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  Table of Contents  
LETTER TO EDITOR
Year : 2016  |  Volume : 26  |  Issue : 3  |  Page : 228-229
 

Chronic kidney disease of unknown etiology: Is time for prevention


1 Department of Emergency and Critical Care, Sri Gokulam Hospital, Salem, Tamil Nadu, India
2 Department of Nephrology, Sri Gokulam Hospital, Salem, Tamil Nadu, India
3 Department of Emergency Medicine, Fortis Malar Hospital, Adyar, Chennai, Tamil Nadu, India
4 Department of Internal Medicine, Chennai Medical College Hospital and Research Center, Irungalur, Trichy, Tamil Nadu, India

Date of Web Publication27-Apr-2016

Correspondence Address:
S Senthilkumaran
Department of Emergency and Critical Care Medicine, Sri Gokulam Hospital, Salem, Tamil Nadu
India
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Source of Support: None, Conflict of Interest: None


DOI: 10.4103/0971-4065.175983

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How to cite this article:
Senthilkumaran S, Karthikeyan V, Sasikumar S, Thirumalaikolundusubramanian P. Chronic kidney disease of unknown etiology: Is time for prevention. Indian J Nephrol 2016;26:228-9

How to cite this URL:
Senthilkumaran S, Karthikeyan V, Sasikumar S, Thirumalaikolundusubramanian P. Chronic kidney disease of unknown etiology: Is time for prevention. Indian J Nephrol [serial online] 2016 [cited 2020 Apr 4];26:228-9. Available from: http://www.indianjnephrol.org/text.asp?2016/26/3/228/175983




Sir,

The article by Wijetunge et al.[1] is indeed interesting. Increasing number of chronic kidney disease of unknown etiology (CKDu) has been reported from Sri Lanka [1] and few parts of India.[2] We would like to share our experience of CKDu observed among 25 Sri Lankan immigrants along with probable etiology and prevention aspects. It was more among males (male:female = 4:1) belonging to the age group of 28–56 years engaged in agriculture works in whom the exact cause could not be identified. All were anemic and free from hypertension and edema at the time of presentation/diagnosis. Most of the cases (18/25) had moderate tubular proteinuria that did not exceed l g/day, with increased elimination of beta 2 microglobulin. Ultrasound revealed bilateral, shrunken kidneys with Grade 3–4 renal parenchymal changes. The histopathological appearance was tubulointerstitial pattern consisting of tubular atrophies with mild inflammatory interstitial infiltrate.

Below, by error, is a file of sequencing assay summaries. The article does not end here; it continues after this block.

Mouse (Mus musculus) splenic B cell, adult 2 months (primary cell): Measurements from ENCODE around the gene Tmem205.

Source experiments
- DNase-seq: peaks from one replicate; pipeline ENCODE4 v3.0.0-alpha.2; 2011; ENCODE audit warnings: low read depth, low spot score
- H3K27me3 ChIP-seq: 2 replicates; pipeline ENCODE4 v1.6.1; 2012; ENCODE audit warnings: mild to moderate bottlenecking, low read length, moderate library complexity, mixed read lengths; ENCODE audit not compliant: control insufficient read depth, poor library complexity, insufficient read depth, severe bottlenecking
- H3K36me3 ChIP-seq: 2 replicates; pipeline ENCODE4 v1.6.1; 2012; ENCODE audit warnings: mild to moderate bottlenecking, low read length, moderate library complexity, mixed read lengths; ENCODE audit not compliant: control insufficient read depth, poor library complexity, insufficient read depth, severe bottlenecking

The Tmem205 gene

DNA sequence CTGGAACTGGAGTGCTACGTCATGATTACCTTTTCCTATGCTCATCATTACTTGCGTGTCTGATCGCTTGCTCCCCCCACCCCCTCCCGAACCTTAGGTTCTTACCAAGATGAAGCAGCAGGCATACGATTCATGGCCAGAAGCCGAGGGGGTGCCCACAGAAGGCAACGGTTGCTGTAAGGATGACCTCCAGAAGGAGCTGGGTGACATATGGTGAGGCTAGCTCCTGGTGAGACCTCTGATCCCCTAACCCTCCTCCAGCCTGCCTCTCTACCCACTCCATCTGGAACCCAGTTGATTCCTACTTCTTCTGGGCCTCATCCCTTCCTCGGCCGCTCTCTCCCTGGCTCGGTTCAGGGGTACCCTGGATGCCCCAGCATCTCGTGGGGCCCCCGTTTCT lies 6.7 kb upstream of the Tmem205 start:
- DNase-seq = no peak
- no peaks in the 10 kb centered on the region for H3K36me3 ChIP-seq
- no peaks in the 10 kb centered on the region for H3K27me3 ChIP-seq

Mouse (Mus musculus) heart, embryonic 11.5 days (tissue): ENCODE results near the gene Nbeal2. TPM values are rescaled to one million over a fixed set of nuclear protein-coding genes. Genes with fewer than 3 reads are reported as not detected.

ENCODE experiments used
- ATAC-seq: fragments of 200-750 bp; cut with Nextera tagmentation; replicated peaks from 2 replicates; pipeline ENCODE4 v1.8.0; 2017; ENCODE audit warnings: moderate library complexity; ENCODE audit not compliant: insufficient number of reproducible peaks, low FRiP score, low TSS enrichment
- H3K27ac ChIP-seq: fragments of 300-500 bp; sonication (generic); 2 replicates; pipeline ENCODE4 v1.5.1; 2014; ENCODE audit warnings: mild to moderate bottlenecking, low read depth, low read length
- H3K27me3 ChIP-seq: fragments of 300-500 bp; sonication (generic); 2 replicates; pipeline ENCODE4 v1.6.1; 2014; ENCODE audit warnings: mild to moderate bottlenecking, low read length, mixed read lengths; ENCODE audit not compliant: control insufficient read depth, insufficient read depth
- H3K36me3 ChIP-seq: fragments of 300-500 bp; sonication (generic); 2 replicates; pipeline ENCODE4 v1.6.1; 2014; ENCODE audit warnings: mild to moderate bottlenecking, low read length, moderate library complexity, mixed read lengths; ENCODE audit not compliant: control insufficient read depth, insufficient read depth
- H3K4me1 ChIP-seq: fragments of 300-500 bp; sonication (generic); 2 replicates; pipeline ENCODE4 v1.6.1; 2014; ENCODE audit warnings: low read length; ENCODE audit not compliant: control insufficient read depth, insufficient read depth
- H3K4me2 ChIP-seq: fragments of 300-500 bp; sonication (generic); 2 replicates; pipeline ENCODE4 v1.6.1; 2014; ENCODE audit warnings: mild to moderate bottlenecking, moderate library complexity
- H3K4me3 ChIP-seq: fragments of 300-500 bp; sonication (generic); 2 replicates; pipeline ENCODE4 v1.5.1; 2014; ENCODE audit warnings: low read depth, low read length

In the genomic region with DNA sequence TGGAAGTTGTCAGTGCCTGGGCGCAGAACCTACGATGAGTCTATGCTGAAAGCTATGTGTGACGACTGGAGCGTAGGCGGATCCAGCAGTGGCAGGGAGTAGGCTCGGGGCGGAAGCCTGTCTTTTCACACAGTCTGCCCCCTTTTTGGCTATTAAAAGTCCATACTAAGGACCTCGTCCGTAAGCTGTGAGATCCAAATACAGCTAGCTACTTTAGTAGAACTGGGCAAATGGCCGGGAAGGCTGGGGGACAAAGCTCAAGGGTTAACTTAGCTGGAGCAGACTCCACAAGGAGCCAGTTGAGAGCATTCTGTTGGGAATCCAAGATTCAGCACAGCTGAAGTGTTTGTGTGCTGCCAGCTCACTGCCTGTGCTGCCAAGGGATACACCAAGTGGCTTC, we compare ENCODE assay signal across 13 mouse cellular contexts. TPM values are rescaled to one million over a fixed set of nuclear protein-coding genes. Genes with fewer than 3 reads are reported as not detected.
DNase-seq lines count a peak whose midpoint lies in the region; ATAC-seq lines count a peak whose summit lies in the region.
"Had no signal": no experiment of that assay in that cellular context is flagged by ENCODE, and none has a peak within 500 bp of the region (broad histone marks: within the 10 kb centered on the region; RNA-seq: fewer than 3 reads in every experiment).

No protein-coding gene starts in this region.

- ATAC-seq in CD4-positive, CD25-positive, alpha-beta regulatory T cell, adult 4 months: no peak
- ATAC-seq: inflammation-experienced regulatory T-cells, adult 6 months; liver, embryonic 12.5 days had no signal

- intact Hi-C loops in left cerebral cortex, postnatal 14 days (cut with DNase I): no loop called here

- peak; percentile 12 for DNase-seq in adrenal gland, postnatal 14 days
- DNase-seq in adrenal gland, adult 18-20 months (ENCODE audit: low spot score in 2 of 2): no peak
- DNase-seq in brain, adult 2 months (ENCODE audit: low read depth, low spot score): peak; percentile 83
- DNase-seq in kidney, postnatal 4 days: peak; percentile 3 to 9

As we have noticed CKDu among several family members of patients in the same village and no manifestations in those who left the family from childhood, we believe that environmental factors and/or susceptibility of individual might have contributed for the occurrence of CKDu. Moreover, previous studies have shown that groundwater available in endemic regions is not of desirable quality. In our series, the source of drinking water was either from shallow wells or from water reservoirs. Dissanayake [3] has proposed the theory of cyanobacterial toxins as a causative factor for the pathogenesis of CKDu in Sri Lanka. He further stated that environmental factors including global warming and chemical fertilizers with runoff water provide a favorable ecological background for the production of toxins by cyanobacteria. Bioaccumulation of pesticide residues, heavy metals, and possibly toxins released from plants and/or aquatic animals were postulated as other causes for the development of CKDu. Though several theories were hypothesized, the exact cause for CKDu has not yet been identified.

The management is expensive and requires a lot of infrastructure and human power which are lacking at present in South Asia. Hence, it is ideal to implement preventive strategies such as provision of protected water, enforce regulations for the use of chemical fertilizers, and control of global warming, apart from early detection and management. The goal of no deaths due to acute kidney injury [4] by 2025 will be achievable only through training health science students as well as practitioners and nurses involved in the delivery of health care at villages. Moreover, the trainees have to inculcate the art of eliciting family history of renal disease and assess other family members for occult renal diseases and/or susceptibility.

Financial support and sponsorship

Nil.

Conflicts of interest

There are no conflicts of interest.

 
  References Top

1.
Wijetunge S, Ratnatunga NV, Abeysekera TD, Wazil AW, Selvarajah M. Endemic chronic kidney disease of unknown etiology in Sri Lanka: Correlation of pathology with clinical stages. Indian J Nephrol 2015;25:274-80.  Back to cited text no. 1
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2.
Bawaskar HS, Bawaskar PH, Bawaskar PH. Chronic renal failure associated with heavy metal contamination of drinking water: A clinical report from a small village in Maharashtra. Clin Toxicol (Phila) 2010;48:768.  Back to cited text no. 2
    
3.
Dissanayake DM. The Cyanobacterial Toxins: A Hidden Health Hazard, Selected Invited Speaker Abstracts from the 9th Asia Pacific Association of Medical Toxicology, Hanoi, Vietnam, (Oral Presentation) 16-19 November, 2010. Available from: http://www.med.pdn.ac.lk/departments/pathology/research.html. [Last accessed on 2015 Nov 14].  Back to cited text no. 3
    
4.
Mehta RL, Cerdá J, Burdmann EA, Tonelli M, García-García G, Jha V, et al. International Society of Nephrology's 0by25 initiative for acute kidney injury (zero preventable deaths by 2025): A human rights case for nephrology. Lancet 2015;385:2616-43.  Back to cited text no. 4
    




 

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